Interactive animation of why NYC's subway is so slow

In the last few years, the subway in New York has become clotted with delays. For just as long, the MTA — the agency that runs the subway — has claimed the reason was underfunding, rising ridership and overcrowding. Underfunding is a real thing, but ballooning riders isn't. Ridership has been mostly flat for the last five years.

So what's really the uptick in delays? Adam Pearce at the New York Times offers a better explanation: The MTA changed the rules of how trains run — in a way that created gnarled, cascading slowdowns.

One rule: The spacing between trains had to be increased, because screwups in the signaling system made it hard to know precisely where the trains are. The second rule: If workers are at work on a line, the parallel lines running next to them have to slow down so they don't endanger those workers.

It's simple to state — but hard to visualize. So the Times produced an amazing set of animations in their online story to show how these changes slow things down. About halfway the page, they really bust it out with an interactive element that lets you increase or decrease the number of temporary slowdowns on lines, so you can see how it causes ripple effects throughout the entire system.

Go check it out now if you can — it's truly gorgeous and eye-opening.

I'm a huge fan of this sort of interactive stuff. Twenty years ago, during the first blush of Flash — then the go-to tool for producing online animations — I interviewed the head of the animation department at Sheridan College in Toronto, one of the world's top animation schools. He argued that we were about to see a renaissance in animation, because the tools for generating it were becoming easier (as with Flash, and today, with oodles of Javascript libraries and SVG elements) — and the distribution was now global and instantaneous, via the intertubes. So the rhetorical power of animation, which had previously been limited to big animation houses, was going to start to spread out into everyday life.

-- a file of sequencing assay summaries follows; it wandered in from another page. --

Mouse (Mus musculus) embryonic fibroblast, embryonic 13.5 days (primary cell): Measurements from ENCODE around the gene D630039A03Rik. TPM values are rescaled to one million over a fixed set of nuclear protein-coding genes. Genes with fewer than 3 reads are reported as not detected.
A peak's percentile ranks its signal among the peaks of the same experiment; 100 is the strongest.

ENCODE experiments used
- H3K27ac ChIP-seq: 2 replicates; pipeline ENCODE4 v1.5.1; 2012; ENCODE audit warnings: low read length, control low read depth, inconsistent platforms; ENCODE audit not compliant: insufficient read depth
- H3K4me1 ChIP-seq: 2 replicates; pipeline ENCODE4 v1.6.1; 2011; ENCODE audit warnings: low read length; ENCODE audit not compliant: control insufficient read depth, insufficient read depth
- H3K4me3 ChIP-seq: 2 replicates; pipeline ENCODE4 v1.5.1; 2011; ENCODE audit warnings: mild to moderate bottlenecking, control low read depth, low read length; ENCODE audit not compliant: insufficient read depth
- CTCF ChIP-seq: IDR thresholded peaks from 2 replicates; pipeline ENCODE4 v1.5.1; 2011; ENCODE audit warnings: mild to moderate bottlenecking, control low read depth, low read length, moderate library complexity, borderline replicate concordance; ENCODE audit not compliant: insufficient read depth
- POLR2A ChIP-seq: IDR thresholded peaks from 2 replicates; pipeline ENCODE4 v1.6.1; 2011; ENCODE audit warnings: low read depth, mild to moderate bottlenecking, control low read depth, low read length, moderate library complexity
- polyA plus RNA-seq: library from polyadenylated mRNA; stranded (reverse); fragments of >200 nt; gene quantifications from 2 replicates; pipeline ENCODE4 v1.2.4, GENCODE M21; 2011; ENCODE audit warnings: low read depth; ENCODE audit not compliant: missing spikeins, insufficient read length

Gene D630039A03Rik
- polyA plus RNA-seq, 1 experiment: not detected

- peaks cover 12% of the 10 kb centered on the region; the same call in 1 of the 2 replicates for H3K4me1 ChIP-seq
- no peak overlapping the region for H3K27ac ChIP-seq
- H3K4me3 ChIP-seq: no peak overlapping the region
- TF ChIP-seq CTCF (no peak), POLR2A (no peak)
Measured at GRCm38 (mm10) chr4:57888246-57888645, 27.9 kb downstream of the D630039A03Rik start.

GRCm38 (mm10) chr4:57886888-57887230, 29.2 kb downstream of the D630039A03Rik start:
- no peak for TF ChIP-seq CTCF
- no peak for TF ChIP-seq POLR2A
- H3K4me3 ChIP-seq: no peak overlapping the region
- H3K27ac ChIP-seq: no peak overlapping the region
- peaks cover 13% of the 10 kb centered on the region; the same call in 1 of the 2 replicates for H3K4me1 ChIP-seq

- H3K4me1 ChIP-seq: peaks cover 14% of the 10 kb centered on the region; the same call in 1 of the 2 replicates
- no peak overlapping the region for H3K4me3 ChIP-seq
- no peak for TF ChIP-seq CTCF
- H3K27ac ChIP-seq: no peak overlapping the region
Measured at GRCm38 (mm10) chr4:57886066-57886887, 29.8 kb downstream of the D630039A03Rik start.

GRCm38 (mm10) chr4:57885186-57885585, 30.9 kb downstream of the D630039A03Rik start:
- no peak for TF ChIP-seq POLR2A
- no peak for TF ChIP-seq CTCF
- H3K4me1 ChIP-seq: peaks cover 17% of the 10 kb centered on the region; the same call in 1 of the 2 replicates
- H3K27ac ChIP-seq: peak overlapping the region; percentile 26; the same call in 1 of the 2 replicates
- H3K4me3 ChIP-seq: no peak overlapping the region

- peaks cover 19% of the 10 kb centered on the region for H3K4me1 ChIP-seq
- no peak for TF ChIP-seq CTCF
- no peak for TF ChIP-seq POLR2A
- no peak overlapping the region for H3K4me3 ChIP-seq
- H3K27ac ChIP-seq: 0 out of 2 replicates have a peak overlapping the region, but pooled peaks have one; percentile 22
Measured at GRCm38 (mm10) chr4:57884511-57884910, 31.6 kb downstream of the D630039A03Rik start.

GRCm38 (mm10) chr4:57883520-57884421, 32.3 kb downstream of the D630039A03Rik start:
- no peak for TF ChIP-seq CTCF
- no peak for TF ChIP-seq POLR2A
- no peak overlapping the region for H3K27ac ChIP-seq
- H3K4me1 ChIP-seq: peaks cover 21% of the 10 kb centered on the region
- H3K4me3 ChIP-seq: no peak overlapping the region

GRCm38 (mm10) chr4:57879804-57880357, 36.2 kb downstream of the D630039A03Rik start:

He was insanely correct, and we're now beginning to see the fruits of that renaissance.

Major news organizations have long been fluent in wielding text, pictures and video. They've been using them for decades (centuries, in the case of text). They know their particular rhetorical strengths. But it's taken them longer to figure out the enormous explanatory force of a good interactive animation — to wit, the ability to let people see, and muck around with, a complex system. But I see more and more of these wonderful experiments these days, and it's awesome.

(Thanks to Debbie Chachra for pointing this one out!)